[Dshield] A few followup points

Bob Konigsberg bobk at networkeval.com
Tue Mar 19 21:59:35 GMT 2002

I'd like to follow up on Stephanie Grobety's last post regarding egress
filtering, but expand it somewhat  for the benefit of some of the puzzlement
(and those puzzled) posted over the last few days.

The purpose of egress (or outbound) filtering is to make sure that all traffic
being sent out of your machine (locally or to the Internet) is being sent by
programs that you, the user, know of, and approve of.  Programs like ZA (Zone
Alarm), Norton, and McAfee's firewall, maybe others, (I don't know) will pretty
quickly figure out that your web browser, email client, Anti-Virus live-update
or whatever are supposed to be running, and they verify that with you, the user.

After that they will blink when those programs open a connection, and ID them,
but won't say anything else.  However, if you pick up some spyware (PKZip,
MSNBC News Agent), worms (W32.QAZ for example) that is trying to either "phone
home" or spread, you will get an alarm (hopefully), and do something about it.

Having run numerous corporate firewalls for a living, when it came time to get
my DSL connection live, I never considered anything but putting up the firewall
first before ANY connection.  I use a SonicWall SOHO, and although pricey
(about $500), my systems are completely invisible from the outside.    However,
I still run Norton AntiVirus, McAfee Anti Virus (Depending on the machine, some
are corporate, and so run the software specified by my employer), and Zone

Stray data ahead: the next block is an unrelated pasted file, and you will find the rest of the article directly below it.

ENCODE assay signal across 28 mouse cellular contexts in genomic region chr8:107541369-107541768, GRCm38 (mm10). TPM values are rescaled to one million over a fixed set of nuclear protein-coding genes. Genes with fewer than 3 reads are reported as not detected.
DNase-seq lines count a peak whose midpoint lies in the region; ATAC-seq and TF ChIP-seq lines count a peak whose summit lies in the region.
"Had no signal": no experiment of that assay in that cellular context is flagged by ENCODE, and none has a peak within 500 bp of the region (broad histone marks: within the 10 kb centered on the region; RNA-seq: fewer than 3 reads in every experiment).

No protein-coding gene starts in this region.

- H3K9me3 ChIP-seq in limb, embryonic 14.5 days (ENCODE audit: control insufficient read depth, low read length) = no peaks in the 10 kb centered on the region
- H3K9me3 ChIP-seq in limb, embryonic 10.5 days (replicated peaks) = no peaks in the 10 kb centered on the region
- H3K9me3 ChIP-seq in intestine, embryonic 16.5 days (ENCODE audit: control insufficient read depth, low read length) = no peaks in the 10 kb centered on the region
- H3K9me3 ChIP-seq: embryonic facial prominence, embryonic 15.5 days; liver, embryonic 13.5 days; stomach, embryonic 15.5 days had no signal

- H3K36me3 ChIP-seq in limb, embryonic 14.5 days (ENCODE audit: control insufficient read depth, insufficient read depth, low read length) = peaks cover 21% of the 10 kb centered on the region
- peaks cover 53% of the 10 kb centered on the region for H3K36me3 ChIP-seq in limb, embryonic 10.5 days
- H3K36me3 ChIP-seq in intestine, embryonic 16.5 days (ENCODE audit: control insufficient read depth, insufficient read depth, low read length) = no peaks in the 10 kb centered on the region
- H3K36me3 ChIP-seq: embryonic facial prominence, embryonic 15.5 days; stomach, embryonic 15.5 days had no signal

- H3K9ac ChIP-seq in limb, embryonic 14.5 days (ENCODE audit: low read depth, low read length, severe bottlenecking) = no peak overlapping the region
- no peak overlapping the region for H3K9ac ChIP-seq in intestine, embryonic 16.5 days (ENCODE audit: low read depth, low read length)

This brings us to another point already expressed by some other list
contributors, called "defense in depth" whereby you don't ever trust only one
layer to protect anything, since any software of any significant complexity
cannot help but have vulnerabilities be they discovered or undiscovered.

Anti-Virus companies themselves commonly use their competitors products in
addition to their own, just because they know and understand this matter. 
There was a vulnerability recently uncovered with respect to Norton's email
virus checker, whereby some particular mal-formed MIME (Multipurpose Internet
Mail Extensions) types could sneak a virus past the mail server, but they would
still be caught by the desktop software.

Likewise with firewalls, as a previous poster pointed out.

The unfortunate part about this is that security is a pain to deal with, and
most people, unless the threat is in their faces, won't do anything until they
get burned a few times.  Heck! I do this stuff for a living, and it's STILL a
 /_/ _   /_
/_/ /_/ /_/ (SANS GSEC)

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